"I think Valley West will hang in there," he said. "They've done a good job of keeping up and have good anchors. The traffic situation is the worst aspect for them. There will be some specialty stores that will be hurt as well."

DenAdel said Jordan Creek will attract business from throughout the state and reduce leakage of customers traveling to Minneapolis, Chicago or St. Louis for upscale shopping.

"Clearly, there will be some duplication because retailers want to be at the best project," he said. "But the project is built on bringing what's not in the market here. I think from the tenants that have been announced thus far, it's clear we're enjoying a lot of leasing success here."

Additionally, some of the premier stores that are coming to Jordan Creek will also locate in Coral Ridge, now that they have a presence in Iowa, DenAdel said.

"Some of the tenants will probably just have one store with us, but some may look at additional outlets in the state as well," he said.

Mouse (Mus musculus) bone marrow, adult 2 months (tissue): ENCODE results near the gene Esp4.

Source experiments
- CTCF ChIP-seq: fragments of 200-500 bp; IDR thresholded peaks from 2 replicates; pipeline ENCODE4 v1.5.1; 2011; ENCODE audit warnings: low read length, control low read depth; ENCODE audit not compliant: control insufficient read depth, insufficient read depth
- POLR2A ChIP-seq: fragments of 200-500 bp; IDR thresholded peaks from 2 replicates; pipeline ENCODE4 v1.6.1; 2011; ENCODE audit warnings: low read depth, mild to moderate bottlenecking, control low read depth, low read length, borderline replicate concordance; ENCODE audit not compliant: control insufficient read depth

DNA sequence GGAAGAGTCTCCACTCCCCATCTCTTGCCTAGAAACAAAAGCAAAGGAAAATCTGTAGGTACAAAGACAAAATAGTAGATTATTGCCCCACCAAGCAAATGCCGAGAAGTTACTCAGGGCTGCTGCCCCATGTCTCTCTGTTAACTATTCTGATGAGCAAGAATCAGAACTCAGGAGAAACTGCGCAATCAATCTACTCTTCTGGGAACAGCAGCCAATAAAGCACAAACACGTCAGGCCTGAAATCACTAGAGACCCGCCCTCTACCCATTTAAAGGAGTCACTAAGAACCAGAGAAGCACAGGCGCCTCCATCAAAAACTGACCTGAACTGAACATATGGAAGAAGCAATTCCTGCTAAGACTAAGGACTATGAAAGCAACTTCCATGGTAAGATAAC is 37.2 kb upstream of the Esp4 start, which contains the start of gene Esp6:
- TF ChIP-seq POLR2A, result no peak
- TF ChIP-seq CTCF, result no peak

Trying to build a project as large as Jordan Creek in Ames would not have worked, DenAdel said.

"When we opened Coral Ridge, it was such a success that I talked to the city of Ames and looked at potential sites to try to basically mirror what we had done in Coralville," he said. "But when we looked at the market, it was clear to us where Coral Ridge was just a bull's-eye; Ames was on the fringe of the market. ... It was not going to be as effective as the draw we could have at the intersection of I-35 and I-80. ... It would have been a relocation of North Grand, plus (more)."

In Ames, Stone said, the fight will be over the three existing department stores that now anchor North Grand Mall.

"If North Grand can get them to sign a long-term agreement, that may keep the new mall from coming in."

1000 Friends opposes the proposed Ames mall because it's poorly planned, organizers said. Wolford Development, is seeking a change to the city's land-use plan to locate near the 13th Street interchange rather than the designated regional commercial space at I-35 and Highway 30.